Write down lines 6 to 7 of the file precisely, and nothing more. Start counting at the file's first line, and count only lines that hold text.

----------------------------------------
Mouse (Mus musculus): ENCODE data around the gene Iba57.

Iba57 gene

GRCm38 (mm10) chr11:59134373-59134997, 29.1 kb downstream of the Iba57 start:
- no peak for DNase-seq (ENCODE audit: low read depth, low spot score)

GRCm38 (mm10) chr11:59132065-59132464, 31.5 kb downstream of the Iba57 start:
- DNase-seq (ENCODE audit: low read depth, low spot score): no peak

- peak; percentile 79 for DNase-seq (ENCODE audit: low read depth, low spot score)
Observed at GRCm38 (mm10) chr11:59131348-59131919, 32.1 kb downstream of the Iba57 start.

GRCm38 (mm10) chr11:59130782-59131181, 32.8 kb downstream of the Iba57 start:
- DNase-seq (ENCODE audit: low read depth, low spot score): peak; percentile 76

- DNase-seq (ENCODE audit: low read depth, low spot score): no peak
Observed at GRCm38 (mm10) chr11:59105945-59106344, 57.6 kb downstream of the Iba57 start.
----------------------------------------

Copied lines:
- DNase-seq (ENCODE audit: low read depth, low spot score): no peak

- peak; percentile 79 for DNase-seq (ENCODE audit: low read depth, low spot score)